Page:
As the most essential finding, this study shows how reward-related activation is associated with a shift in attitudes and emotions that has helped boost players’ adherence to prescribed chemotherapy and antibiotic treatments in a previous study. Check out the video below to get a first-hand impression and initial opinion on how well the concept has been carried out.

The study compared brain scans in 57 people who were randomly assigned to actively play Re-Mission or to passively watch the same recorded game play (similar to watching a movie, with the exact same information, but no direct participation in the game play events). Results of functional magnetic resonance imaging (FMRI) showed that neural circuits implicated in reward activated strongly while players were actively playing Re-Mission, but not when they were resting, or when other players passively observed the same game play events.
The article on, despite its slightly exaggerated nature, gives some relevant insights: This and other recent studies could prove a change in how both game developers and health care professionals think of games as a learning tool. As a growing body of research data shows that digital games can positively alter the players’ attitude and behavior, the interest and realized potential of “serious games” and “games for health” is gradually increasing. Although the main idea has existed for a long time – the idea that games’ ability to involve players improves motivation and thus learning – the added scientific value of such studies should not be underestimated, when health care institutions and governments consider games as a way of reaching their goals.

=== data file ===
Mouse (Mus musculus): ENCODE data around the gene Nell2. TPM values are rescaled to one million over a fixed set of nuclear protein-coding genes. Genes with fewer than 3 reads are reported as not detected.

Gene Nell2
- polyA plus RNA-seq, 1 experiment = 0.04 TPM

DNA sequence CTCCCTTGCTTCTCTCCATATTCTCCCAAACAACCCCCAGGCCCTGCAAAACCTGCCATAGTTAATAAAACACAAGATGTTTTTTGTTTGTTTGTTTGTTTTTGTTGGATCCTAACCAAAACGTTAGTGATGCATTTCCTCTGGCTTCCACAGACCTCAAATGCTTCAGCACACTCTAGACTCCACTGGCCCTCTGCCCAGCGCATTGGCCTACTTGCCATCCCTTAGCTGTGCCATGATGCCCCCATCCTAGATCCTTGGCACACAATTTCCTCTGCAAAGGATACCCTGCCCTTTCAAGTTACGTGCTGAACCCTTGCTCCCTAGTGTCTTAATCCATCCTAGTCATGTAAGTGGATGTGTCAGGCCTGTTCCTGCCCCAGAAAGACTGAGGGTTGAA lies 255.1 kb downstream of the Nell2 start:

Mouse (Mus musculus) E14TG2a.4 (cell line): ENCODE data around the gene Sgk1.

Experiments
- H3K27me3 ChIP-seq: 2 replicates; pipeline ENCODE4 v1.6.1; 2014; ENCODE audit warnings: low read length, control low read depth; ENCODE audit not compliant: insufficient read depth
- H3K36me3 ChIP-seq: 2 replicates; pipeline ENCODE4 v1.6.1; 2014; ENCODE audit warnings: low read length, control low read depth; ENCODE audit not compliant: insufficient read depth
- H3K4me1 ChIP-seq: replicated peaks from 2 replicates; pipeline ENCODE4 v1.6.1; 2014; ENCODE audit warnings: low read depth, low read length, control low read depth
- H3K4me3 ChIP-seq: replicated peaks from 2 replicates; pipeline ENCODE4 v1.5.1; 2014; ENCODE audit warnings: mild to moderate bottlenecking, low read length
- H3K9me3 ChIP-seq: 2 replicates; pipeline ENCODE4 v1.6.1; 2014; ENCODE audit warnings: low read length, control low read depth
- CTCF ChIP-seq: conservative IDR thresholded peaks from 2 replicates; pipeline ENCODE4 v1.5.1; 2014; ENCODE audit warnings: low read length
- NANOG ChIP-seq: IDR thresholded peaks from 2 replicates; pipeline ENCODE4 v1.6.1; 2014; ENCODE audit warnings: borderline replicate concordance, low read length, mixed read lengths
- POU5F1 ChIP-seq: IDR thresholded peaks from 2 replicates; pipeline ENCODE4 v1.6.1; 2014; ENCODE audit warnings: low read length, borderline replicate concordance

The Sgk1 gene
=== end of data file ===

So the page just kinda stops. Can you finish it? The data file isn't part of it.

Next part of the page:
In A Brand New Playground there is a reference to the work of Gordon Calleja analyzing the aspects of involvement. These aspects are affective involvement, spatial involvement, narrative involvement, tactical involvement, performative involvement and shared Involvement. Looking at the game through the lenses of these various terms, can help us understand the effect of Re-Mission.
Spatial and tactical involvement is particularly important, because the rules that required you to win and the tactical understanding of the game, is inevitably related to the way the treatment of the patients/players works. Furthermore the similarity between the game story and the real-life situation of patients/players, makes narrative involvement especially strong, as participants can identify with the feelings of fighting cancer. It is not an option to interact with other players/patients in-game – however shared involvement can be expected to happen outside of the frames of the game, as patients most likely will discuss the game with other friends, who are in a similar situation as themselves.